13 December 2021
What is it?
If you think the good thing about the BMW iX is that you can’t see how weird it looks from inside it, then you should see inside it.
It’s also more radical inside, and not always in such a bad way. There’s a huge screen across the dashboard centre, but the rotary infotainment controller remains, only now created from what looks like crystal glass and sited on a tall, wood-finished console.
The seat controls have migrated to the doors (not sure why), which are luxuriously padded, and the steering wheel is sufficiently weirdly shaped that, well, I think it’s a wonder they were sensible enough to make it the same on one side as the other. It’s also stupid to hold, because the spokes are right where your fingers would like to wrap around the rim. And the heater controls are now on the touchscreen, annoyingly. You can’t pick normal round instruments, but at least they tell you what you need to know.
I can imagine seeing these in 50 years’ time in the way that we browse 1970s Citroëns in the classifieds now.
What’s it like?
It is, though, incredibly spacious front and rear, and it gives you great visibility. But the boot floor is high. Swings and roundabouts. I think more roundabouts? Whatever: in the same way that the i3 and i8 were radical compared with other BMWs, it seems the iX will go the same way.
Our test car is an xDrive40 so has a motor front and rear, making a total of 322bhp, with a 71kWh (usable) battery under the floor that gives a range of 250 miles (officially) and can be charged at rates of up to 150kW. It costs around £73,000 before options.
As a result of all that hardware and the car’s shape, its total weight is 2365kg, and the wheels are at least 20in, so this isn’t an SUV that you will be taking off road. But given that it’s zero-emissions, maybe you don’t have to feel bad about that.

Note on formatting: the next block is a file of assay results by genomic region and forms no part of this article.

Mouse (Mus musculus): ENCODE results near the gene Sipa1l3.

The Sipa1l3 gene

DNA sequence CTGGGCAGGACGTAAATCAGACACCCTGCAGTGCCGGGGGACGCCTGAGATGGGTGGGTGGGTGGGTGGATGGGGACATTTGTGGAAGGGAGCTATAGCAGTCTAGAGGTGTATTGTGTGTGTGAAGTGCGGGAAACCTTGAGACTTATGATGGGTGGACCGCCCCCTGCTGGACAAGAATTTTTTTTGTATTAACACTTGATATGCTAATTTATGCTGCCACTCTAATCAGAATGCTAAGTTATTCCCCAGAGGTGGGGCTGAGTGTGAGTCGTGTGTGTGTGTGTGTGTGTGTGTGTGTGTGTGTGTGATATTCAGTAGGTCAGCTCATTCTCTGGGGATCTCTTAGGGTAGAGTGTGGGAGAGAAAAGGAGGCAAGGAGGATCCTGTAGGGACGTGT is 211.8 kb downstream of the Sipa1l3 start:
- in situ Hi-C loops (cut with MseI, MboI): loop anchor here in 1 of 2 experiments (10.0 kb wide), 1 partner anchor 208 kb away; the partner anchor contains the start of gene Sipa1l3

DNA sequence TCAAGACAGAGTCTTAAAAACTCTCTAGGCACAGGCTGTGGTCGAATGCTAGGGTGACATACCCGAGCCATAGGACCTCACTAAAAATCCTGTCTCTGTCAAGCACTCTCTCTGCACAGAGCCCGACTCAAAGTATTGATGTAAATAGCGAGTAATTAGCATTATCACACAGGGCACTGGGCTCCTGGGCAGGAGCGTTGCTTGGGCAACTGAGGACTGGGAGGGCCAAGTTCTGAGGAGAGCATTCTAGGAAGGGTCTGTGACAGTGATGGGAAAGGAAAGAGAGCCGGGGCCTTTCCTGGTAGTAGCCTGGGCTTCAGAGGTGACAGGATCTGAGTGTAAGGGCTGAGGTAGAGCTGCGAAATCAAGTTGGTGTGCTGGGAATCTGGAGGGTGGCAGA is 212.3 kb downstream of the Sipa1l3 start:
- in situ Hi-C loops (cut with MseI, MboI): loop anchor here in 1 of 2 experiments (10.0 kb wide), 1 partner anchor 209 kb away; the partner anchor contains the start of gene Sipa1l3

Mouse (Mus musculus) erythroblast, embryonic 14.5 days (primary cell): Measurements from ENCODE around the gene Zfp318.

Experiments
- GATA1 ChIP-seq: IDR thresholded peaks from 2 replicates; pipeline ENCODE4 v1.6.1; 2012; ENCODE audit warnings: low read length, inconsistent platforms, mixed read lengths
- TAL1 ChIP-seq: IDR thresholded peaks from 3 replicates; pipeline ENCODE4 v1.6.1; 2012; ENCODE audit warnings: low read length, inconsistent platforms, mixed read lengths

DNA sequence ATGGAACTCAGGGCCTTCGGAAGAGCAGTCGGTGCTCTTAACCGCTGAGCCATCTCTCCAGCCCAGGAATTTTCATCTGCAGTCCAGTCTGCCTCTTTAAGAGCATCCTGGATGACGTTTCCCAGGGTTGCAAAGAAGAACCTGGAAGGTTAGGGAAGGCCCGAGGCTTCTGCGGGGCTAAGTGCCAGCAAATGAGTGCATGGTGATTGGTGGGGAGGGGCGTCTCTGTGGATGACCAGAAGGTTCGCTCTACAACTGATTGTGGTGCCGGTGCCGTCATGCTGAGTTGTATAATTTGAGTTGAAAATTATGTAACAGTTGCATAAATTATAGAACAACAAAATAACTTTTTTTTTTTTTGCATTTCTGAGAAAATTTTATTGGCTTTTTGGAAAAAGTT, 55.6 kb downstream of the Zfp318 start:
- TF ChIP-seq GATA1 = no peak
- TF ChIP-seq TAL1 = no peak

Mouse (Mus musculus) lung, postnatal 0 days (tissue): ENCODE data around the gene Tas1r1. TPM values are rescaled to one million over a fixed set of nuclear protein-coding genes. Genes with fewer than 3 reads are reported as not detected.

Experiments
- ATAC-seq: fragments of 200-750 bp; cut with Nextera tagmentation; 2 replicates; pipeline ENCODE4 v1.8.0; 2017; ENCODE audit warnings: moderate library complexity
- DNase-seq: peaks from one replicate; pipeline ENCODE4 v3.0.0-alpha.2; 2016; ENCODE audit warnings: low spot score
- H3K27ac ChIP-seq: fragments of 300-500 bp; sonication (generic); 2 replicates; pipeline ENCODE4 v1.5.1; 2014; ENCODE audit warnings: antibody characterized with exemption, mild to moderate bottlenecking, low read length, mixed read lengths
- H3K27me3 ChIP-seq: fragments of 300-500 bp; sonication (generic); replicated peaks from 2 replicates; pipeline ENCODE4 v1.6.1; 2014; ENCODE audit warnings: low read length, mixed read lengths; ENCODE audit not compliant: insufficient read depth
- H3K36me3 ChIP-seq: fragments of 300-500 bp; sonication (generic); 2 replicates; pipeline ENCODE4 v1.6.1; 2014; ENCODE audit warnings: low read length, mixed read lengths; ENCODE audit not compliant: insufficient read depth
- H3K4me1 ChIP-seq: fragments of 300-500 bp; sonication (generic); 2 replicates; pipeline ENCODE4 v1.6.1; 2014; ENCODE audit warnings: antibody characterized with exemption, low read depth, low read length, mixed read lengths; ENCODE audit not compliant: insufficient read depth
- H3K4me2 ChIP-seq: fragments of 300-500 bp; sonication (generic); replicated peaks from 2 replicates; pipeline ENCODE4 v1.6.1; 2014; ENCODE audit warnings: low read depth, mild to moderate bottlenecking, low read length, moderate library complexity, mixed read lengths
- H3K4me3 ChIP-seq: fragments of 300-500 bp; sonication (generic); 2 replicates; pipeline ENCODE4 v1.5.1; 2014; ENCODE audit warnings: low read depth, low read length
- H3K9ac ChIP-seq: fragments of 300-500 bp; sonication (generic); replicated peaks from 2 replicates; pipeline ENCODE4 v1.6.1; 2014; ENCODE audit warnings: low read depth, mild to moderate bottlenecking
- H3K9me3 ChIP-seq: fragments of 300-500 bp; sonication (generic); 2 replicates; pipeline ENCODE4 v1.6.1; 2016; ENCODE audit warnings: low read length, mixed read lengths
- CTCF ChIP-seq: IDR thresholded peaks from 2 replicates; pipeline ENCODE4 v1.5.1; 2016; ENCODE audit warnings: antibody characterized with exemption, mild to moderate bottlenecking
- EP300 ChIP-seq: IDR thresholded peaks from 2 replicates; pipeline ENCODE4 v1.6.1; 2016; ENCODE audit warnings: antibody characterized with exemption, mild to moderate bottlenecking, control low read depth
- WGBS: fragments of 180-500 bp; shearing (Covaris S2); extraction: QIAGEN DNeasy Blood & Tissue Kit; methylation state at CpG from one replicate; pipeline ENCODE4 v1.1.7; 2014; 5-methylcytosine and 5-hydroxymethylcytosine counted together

It’s a slightly curious thing on the road, and again in some ways not too BMW-ish.
The ride is incredibly well isolated. You expect an EV to be quiet, at low speeds particularly, and of course it is, but I can’t remember the last time that I drove something that absorbs bumps so well at higher speeds. It’s Mercedes-Benz S-Class good or better. At lower speeds it’s good,too, if marginally less cosseting. What’s more unusual is how responsive, light and quick the steering is.
Usually in a BMW, there’s a gradual build-up of weight and response as you steer, because the car has been developed to sit for days at 155mph (the iX is limited to 124mph), but here it takes on no additional weight. It isn’t unstable; it just feels very willing to change direction.
There’s no great connected feeling here between steering and car, and that’s unusual in a BMW – even one of the big SUVs. There’s a little roll as you do turn, but while this is a tall car, most of the masses are low down.
That makes it an unusual, although not bad, driving experience. Quiet, removed and faux-agile, with some fantastic and some frustrating interior touches.